Condemning the effect of absent fathers, Mr Cameron said: ‘They need the message rammed home to them, from every part of our culture, that what they’re doing is wrong – that leaving single mothers, who do a heroic job against all odds, to fend for themselves simply isn’t acceptable.’

It was not clear last night if the stern message will be followed by specific new measures to crack down on errant fathers.

In a newspaper article, Mr Cameron also delivered a moving tribute to his own father, Ian Cameron, who died last September, aged 77.
Family man: David Cameron, with wife Samantha and baby Florence, says fathers should not be able to shirk their responsibilities

Family man: David Cameron, with wife Samantha and baby Florence, says fathers should not be able to shirk their responsibilities

Mr Cameron has previously spoken of how his father, who overcame the disability of being born with severely deformed legs, was such a powerfully influential role model for him.

But in his article, Mr Cameron wrote: ‘On this day, the first Father’s Day since my own father died, I want to acknowledge just how important dads are to laying the foundations.’

He added: ‘From my father, I learned about responsibility. Seeing him get up before the crack of dawn to go and do a hard day’s work and not come back until late at night had a profound impact on me.

‘My dad, who was disabled, taught me about optimism – that no matter how bad things are, you can overcome them if you have the right frame of mind.’

But in singling out the role of fatherhood, Mr Cameron signalled he ran the risk of protests by equality campaigners.

‘We live in an age of equality, where people don’t like to see the differences between the sexes,’ he said.

‘But it goes without saying, two different people, nurturing the same child, will bring different things to the table.’

He reaffirmed his determination to introduce tax breaks for married couples. This was a General Election pledge which some Tories have feared was being ditched to appease the Lib Dems in the Coalition.

‘I want us to recognise marriage in the tax system so as a country we show we value commitment,’ he wrote.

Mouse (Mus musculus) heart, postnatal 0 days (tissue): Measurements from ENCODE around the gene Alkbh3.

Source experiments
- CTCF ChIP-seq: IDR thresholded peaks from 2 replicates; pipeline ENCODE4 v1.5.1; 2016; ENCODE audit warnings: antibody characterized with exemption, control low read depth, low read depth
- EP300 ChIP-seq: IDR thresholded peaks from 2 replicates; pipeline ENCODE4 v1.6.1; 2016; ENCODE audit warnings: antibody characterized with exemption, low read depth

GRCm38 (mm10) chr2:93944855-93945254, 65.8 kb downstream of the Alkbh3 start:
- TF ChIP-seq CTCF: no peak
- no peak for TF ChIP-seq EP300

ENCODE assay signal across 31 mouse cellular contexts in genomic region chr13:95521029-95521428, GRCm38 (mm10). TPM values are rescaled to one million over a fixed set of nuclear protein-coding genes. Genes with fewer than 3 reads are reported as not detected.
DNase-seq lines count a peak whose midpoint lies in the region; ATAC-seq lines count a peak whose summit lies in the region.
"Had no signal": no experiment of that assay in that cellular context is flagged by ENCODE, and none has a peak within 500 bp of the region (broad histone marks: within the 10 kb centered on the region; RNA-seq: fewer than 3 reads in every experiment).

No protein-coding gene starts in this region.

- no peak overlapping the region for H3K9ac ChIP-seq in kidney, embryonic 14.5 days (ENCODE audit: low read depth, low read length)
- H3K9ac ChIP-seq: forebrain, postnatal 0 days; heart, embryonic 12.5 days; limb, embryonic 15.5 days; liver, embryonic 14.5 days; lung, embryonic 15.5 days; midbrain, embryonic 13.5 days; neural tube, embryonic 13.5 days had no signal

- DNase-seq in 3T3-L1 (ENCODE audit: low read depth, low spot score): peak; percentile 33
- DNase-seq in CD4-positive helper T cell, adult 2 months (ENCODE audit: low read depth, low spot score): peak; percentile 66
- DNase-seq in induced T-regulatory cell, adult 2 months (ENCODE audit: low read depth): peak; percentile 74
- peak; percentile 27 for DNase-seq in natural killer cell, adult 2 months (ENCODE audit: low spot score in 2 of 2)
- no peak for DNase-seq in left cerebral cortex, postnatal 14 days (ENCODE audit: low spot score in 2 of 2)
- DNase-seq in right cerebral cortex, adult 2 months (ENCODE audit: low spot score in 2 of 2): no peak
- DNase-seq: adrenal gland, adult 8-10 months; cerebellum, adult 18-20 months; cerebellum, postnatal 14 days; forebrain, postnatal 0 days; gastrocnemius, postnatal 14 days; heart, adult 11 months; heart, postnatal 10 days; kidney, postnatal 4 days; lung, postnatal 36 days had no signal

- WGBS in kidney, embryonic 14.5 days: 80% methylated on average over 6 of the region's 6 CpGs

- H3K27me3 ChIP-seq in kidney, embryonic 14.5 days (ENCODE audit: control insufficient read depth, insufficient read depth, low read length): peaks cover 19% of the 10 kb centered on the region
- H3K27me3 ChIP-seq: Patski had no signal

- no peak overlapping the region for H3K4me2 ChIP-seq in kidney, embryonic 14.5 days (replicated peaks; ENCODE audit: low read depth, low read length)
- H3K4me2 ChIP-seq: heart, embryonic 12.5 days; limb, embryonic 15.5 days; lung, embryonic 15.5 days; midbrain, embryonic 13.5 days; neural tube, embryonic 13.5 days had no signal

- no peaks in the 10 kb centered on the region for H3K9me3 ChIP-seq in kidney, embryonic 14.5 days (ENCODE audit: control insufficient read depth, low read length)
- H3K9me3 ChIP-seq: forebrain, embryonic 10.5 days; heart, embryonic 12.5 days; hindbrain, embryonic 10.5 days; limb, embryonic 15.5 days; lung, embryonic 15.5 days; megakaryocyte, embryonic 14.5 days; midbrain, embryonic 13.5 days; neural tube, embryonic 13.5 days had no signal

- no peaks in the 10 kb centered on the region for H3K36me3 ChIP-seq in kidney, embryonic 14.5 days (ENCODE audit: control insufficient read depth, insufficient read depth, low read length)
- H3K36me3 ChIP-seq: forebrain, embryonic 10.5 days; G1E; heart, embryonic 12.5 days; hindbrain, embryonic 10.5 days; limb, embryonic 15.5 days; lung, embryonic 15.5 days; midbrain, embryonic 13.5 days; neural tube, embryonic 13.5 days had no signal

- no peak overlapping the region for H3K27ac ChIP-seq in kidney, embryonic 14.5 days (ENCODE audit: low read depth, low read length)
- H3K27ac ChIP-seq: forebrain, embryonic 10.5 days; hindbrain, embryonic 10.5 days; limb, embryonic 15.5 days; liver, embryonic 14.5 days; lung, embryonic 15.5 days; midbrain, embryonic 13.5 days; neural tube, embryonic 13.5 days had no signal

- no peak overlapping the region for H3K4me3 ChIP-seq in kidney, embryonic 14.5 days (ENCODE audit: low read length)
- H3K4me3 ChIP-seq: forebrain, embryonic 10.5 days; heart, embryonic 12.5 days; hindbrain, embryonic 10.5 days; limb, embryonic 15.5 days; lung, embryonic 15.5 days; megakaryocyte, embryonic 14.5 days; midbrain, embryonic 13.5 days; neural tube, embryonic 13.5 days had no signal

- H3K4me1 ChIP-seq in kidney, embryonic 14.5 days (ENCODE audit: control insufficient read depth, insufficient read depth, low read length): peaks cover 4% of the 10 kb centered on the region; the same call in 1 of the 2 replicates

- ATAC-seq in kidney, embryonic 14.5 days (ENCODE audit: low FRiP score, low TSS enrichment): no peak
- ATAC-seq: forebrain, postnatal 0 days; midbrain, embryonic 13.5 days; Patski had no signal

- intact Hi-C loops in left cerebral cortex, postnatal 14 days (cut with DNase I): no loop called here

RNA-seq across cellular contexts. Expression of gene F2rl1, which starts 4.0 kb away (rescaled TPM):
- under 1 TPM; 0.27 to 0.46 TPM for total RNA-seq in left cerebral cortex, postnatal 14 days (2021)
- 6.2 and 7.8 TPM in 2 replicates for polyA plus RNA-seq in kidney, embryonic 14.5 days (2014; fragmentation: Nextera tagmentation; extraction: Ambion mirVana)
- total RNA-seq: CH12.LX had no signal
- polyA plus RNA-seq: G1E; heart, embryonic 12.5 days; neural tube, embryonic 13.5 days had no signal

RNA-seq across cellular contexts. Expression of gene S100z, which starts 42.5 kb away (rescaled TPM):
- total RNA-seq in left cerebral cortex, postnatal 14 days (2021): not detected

The Prime Minister issued a strong defence of traditional family life as the ‘cornerstone of our society’, calling for a new drive to ‘bring fathers back into the lives of all our children’.

Even when parents were separated, fathers had a duty to support their children ‘financially and emotionally’ – spending time with them at weekends, attending nativity plays and taking an interest in their education, he insisted.

Mr Cameron, who with wife Samantha is bringing up his young family in Downing Street, admitted he could better as a father.

‘I don’t for one minute claim to be a perfect father to my kids. Just ask Sam.

‘But this is too important an issue to remain silent on.

‘This is about our children’s futures, and with that, our country’s future too.

‘We owe it to them to be there for them, however hard we
may find it.’



Read more: http://www.dailymail.co.uk/news/article-2005402/David-Cameron-Absent-fathers-bad-drink-drivers.html#ixzz1Pj7uv78e
No man, for any considerable period, can wear one face to himself and another to the multitude, without finally getting bewildered as to which one is true.”
Strength is when you have so much to cry for but you prefer to smile instead. - Andy Murray

Sometimes good things fall apart so better things can fall together. -Marilyn Monroe

"The past cannot be changed. The future is yet in your power." - Mary Pickford

Offline justasking

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Re: Resources: About MLC
« Reply #78 on: June 19, 2011, 07:30:26 AM »
This is an intersting look at adulterous affairs.........

It was on Radio 4 and called A forensic look at Infidelity http://www.bbc.co.uk/iplayer/console/b011vhsn

The programme lasts for 30 mins.
Anyone can catch your eye, but it takes someone special to catch your heart.
~ Author Unknown

I get the best feeling in the world when you say hi or even smile at me because I know, even if its just for a second, that I've crossed your mind.
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Offline MelanieB

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Re: Resources: About MLC
« Reply #79 on: June 20, 2011, 02:38:59 PM »
3 of the best articles that I have read on the why's and with whom's of Midlife Crisis in the journal "Manzine":

From his book The Inner Man, psychotherapist Dr Peter O’Connor discusses how it is usually death which characterises the mid-life transition and provides the opportunity to initiate men into adulthood. (The Inner Man can be purchased through the Manzine merchandise section as can Peter O’Connor’s other best-selling book Understanding Mid-life Crisis.)
 
Mid-life, that period between 35 and 45 years of age in a man, is, above all else, a psychological return to adolescence. Because adolescence involves a reworking of the Oedipal themes, this earlier stage of psychological development is also present in a man in the mid-life transition

Death and the Midlife Crisis:
http://www.manhood.com.au/manhood.nsf/3d17d03aceb6903f4a256a74002329aa/7df614a6dc8a235f4a256a7b002356fc!OpenDocument

On the Midlife Rage:
http://www.manhood.com.au/manhood.nsf/3d17d03aceb6903f4a256a74002329aa/8205f8cc133d69994a256a7a004f103e!OpenDocument

On Mothers and Midlife Crisis:  Reworking the Oedipal Complex
http://www.manhood.com.au/manhood.nsf/3d17d03aceb6903f4a256a74002329aa/e0ba1c49c1fac39c4a256a7a004e398c!OpenDocument